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beware of imitations
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Discussion Starter · #1 ·
Hi, wonder if anyone can help me with additional information on the following...

Recently my mother, knowing my interest in diving, passed me a family heirloom; a small mug in plain and ruby coloured glass. The story with it is as follows...

Apparantly my great-grandfather was a man by the name of Stevenson who farmed on the island of Stronsay, Orkney. My grand-mother, his daughter, was one of a family of 18!

One dark stormy night a scandinavian ship was wrecked on the south of the island, in an area known as the Bay of Holland. Whilst some of the crew drowned some were rescued by my great-grandfather, taken in at the farm and given shelter, before being helped home to Norway. Subsequently the king of Norway wrote personally to Mr Stevenson and thanked him for his help and kindness.

The story continues that my great-grandfather then bought the rights to the wreck, which was carrying brass decorative items and glassware...

But, that is as much as I know! I don't know if the wreck sank (in which case it might still be there and diveable) or if it was destroyed on the shore, in which case there is probably no sign of it remaining. I've no idea what the ship was called.

Can anyone help with the name of the wreck, or any other information? I do wonder what happened to that letter, and the rest of the cargo. As a guess, based on the ages people in the family have lived to, I suspect we are looking back to 1830 - 1860 but I might be decades out.

Thanks in advance for any help. I'll be diving Scapa Flow in a couple of weeks and might do some further digging with the local museums, although I doubt I will be able to get out to Stronsay itself.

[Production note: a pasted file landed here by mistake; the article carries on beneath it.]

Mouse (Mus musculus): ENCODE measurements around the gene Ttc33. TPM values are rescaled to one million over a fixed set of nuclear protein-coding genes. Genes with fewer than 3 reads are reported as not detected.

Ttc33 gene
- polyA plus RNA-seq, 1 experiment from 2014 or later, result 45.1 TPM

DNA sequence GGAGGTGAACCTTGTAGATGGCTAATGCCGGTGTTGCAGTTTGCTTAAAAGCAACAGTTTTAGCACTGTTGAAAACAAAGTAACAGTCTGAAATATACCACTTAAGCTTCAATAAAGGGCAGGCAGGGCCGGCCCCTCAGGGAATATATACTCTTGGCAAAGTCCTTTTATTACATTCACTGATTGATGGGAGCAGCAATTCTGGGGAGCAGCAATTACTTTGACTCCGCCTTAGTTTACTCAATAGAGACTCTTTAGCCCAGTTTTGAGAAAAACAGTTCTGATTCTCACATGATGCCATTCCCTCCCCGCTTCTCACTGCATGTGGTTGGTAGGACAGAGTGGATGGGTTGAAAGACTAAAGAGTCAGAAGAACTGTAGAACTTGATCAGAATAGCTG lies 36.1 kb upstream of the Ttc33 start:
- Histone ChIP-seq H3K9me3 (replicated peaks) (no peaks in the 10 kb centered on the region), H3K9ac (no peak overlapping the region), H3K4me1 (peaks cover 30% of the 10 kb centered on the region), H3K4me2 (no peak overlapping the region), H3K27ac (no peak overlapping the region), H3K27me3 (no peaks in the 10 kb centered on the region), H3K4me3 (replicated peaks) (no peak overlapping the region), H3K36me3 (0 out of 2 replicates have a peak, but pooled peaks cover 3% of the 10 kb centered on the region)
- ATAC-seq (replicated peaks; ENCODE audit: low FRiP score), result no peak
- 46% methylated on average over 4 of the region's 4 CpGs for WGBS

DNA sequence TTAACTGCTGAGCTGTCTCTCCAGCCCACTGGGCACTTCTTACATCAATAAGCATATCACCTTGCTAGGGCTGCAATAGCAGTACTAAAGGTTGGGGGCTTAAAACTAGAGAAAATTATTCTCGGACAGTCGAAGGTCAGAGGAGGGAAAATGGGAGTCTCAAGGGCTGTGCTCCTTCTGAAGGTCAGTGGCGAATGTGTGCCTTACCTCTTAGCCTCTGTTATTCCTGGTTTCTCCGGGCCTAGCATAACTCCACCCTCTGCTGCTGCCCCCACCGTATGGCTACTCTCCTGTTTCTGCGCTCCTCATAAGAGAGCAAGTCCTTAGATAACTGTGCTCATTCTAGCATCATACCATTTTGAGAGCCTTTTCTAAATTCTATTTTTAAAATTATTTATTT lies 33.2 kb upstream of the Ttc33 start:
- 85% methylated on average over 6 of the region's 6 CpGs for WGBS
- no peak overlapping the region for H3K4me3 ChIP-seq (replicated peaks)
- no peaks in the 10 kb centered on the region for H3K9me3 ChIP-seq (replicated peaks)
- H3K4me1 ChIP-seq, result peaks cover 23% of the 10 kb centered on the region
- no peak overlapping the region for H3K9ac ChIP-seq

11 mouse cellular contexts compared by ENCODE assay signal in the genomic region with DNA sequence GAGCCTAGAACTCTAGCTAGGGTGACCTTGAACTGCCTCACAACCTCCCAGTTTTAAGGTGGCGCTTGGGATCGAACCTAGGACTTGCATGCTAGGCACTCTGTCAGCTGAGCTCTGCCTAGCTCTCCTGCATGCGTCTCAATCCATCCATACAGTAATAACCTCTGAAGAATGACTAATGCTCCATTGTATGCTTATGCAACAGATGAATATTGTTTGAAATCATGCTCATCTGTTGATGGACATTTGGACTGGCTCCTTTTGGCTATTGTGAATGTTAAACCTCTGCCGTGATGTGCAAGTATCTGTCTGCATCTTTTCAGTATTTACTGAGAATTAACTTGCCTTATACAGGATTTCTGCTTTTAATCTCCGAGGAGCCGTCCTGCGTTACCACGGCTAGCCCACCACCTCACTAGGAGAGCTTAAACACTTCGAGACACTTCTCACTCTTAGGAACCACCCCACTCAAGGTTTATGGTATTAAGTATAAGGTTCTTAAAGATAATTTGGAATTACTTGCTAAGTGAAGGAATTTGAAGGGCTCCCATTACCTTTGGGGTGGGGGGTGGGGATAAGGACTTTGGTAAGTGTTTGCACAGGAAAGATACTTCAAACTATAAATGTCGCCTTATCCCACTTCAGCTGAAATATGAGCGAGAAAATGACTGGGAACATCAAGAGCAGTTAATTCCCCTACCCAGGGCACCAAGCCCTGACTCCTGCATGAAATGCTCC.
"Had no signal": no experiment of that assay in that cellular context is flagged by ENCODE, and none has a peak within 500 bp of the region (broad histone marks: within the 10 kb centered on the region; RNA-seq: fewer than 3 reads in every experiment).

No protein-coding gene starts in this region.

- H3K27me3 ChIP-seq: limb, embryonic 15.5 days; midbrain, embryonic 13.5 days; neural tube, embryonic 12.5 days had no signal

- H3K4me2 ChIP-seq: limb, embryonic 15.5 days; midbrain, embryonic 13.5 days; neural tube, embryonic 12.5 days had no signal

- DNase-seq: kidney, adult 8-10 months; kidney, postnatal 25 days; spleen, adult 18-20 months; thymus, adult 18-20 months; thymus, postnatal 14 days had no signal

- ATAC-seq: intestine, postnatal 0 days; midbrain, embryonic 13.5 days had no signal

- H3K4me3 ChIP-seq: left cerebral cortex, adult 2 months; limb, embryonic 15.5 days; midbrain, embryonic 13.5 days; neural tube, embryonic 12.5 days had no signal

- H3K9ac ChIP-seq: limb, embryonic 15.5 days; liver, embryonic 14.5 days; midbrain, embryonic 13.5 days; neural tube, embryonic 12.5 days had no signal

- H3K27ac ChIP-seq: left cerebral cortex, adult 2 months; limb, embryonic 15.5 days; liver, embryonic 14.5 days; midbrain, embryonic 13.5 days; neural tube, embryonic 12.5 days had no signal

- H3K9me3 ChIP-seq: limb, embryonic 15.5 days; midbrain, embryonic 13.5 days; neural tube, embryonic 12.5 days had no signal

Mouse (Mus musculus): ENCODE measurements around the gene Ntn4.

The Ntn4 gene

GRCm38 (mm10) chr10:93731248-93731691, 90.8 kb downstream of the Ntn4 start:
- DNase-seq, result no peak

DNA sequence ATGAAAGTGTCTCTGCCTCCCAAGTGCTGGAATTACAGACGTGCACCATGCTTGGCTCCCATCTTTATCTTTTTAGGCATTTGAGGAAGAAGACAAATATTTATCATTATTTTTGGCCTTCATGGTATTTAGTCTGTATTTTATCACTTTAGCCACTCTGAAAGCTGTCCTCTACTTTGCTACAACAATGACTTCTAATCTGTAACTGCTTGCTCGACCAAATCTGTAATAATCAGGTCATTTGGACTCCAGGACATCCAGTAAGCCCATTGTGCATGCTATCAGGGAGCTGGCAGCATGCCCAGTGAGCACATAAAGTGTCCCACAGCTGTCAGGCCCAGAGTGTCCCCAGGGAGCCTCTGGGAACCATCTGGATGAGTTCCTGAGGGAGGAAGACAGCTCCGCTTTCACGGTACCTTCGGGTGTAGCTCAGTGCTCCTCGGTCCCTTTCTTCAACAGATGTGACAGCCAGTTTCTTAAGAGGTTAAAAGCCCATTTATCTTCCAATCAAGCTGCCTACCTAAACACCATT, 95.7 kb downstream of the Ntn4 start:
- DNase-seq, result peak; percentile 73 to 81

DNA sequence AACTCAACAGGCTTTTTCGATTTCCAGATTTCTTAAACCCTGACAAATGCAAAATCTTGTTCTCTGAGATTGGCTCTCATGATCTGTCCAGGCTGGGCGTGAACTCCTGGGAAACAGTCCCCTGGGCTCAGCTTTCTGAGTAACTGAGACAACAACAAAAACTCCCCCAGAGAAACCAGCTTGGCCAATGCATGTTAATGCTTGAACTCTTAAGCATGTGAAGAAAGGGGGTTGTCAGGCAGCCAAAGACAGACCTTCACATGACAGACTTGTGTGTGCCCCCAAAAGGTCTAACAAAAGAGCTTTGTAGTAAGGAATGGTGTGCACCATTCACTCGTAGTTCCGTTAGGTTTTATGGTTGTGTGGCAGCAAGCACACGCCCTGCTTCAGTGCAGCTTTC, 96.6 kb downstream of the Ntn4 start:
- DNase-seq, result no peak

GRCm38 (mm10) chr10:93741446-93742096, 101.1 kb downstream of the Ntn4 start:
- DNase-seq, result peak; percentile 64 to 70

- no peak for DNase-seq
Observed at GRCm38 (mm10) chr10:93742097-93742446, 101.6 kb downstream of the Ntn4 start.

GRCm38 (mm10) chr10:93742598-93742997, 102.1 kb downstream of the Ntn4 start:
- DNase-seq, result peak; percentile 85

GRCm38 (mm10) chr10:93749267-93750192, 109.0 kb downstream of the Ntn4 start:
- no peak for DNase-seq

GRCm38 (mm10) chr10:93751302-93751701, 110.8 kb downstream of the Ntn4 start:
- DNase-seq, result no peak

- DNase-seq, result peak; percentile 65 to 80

Kind regards,

M.
 

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beware of imitations
Joined
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790 Posts
Discussion Starter · #6 ·
Stronsay Wrecks

Ron Young said:
Hi

I found three that could be your wreck, but they are just 'maybe's'; it would all depend on how old he was;)
The wooden Norwegian sailing vessel Familia Lucken...
The wooden Norwegian sailing vessel Maria Sophia...
On 24 April 1900 the 980-ton Aberdeen steamer St Rognvald...
Hope that might be useful;)

Cheers Ron
Thanks Ron. Although I think the St Rognvald is unlikely to be 'the' wreck I'll do some digging with respect to the other two. Where did you find out about them? They'd be a little earlier than I expected but still within the bounds of possibility.

Adrian, it's the right island and I'm pretty confident that the ship involved was Norwegian; my mother usually turns out to be right on details like that... I'd certainly like to have sight of the letter to confirm but it has been a big family and widely spread, so it could be anywhere now.

Cheers,

M.
 
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